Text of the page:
Max Constand Current Charge: C, A
    Max Constand Current Discharge: C, A
    Max Impuls Current(10s) Charge: C, A
    Max Impuls Current(10s) Discharge: C, 1000A
    Operating Temperature Charge: 0C-45C
    Operating Temperature Discharge: -20C-55C
    Self-discharge Rate: <%
    Sinopoly SP-LFP200AHA
    L:182 B:71 H:280
    Weight: 5,6 Kg
    Nominal Capacity(Ah):200Ah, 640Wh
    Nominal Voltage(V):3,2
    Internal Impendance(1Khz AC,mo):
    Charging Cut-off Voltage(CCCV Model,V): 3.8
    Discharge Cut-off Voltage: 2,8
    Standard Currrnt Charge: 0,3C, 60A
    Standard Currrnt Discharge: 0,3C, 60A
    Max Constand Current Charge: 3C, 600A
    Max Constand Current Discharge: 3C, 600A
    Max Impuls Current(10s) Charge: 3C, 600A
    Max Impuls Current(10s) Discharge: 5C, 1000A
    Operating Temperature Charge: 0C-70C
    Operating Temperature Discharge: -20C-70C
    Self-discharge Rate: <3%

    Winston WB-LFP160AHA
    L:209 B:65 H:276
    Weight: 5,6 Kg
    Nominal Capacity(Ah):160Ah
    Nominal Voltage(V):3,2
    Internal Impendance(1Khz AC,mo):
    Charging Cut-off Voltage(CCCV Model,V): 3.8
    Discharge Cut-off Voltage: 2,8
    Standard Currrnt Charge: 0,5 CA
    Standard Currrnt Discharge: 0,5 CA
    Max Constand Current Charge: >=3C
    Max Constand Current Discharge: 3CA
    Max Impuls Current(10s) Charge: 3C
    Max Impuls Current(10s) Discharge: 20CA
    Operating Temperature Charge: -45C-85C
    Operating Temperature Discharge: -45C-85C
    Self-discharge Rate: <=3% Thanks

  11. Perin, the ratio of energy consumption between 40 and 50mph is expected to be higher for the michelins since the lower rolling resistance makes the growth in air resistance dominate more. but you’re right that the wider tires can have an effect on aerodynamics. it’s hard to say how much.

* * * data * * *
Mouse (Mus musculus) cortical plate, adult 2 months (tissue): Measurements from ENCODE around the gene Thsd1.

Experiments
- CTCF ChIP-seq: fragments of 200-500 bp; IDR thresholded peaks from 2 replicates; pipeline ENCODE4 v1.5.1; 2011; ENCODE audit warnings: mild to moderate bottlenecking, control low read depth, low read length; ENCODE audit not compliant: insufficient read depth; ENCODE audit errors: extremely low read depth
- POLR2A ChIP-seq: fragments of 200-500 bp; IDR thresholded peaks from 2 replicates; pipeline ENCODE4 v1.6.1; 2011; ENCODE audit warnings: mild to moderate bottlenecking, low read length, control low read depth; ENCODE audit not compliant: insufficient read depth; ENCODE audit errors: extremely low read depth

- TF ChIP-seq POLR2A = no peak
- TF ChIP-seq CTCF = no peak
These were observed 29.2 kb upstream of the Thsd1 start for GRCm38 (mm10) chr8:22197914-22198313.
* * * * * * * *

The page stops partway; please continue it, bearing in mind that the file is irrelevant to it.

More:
I did the Cd calculations for the michelins only though.

  12. Typing myself smart, I would think that tire carcass material and construction plays a role in changing rolling resistance. At higher rpm’s the centrifugal force acting on the tire would tend to reduce the amount of flexure thereby reducing energy losses, not to mention less time for the flexure to occur. Though, at 45psi tire flexure would seem to be minimal.

    Which brings me to wider tires putting more rubber on the road. I don’t follow. I though the amount of rubber on the road was determined by tire pressure, all other variables except width being equal.

  13. I was under the impression Tuesday afternoon was the usual post time for new videos. On a positive [energy • mudita] note, I hope Jack decided to jet over to the Smithsonian EV exhibit or got an invite to spend the weekend with Elon Musk. Given there is an atomically small chance Mr. Musk might read this note, please consider employing SpaceX talent to develop a modernized, high tech optimized passenger carrying Zeppelin–bring back the air cruise and introduce the sky yacht, sans combustion engines, of course.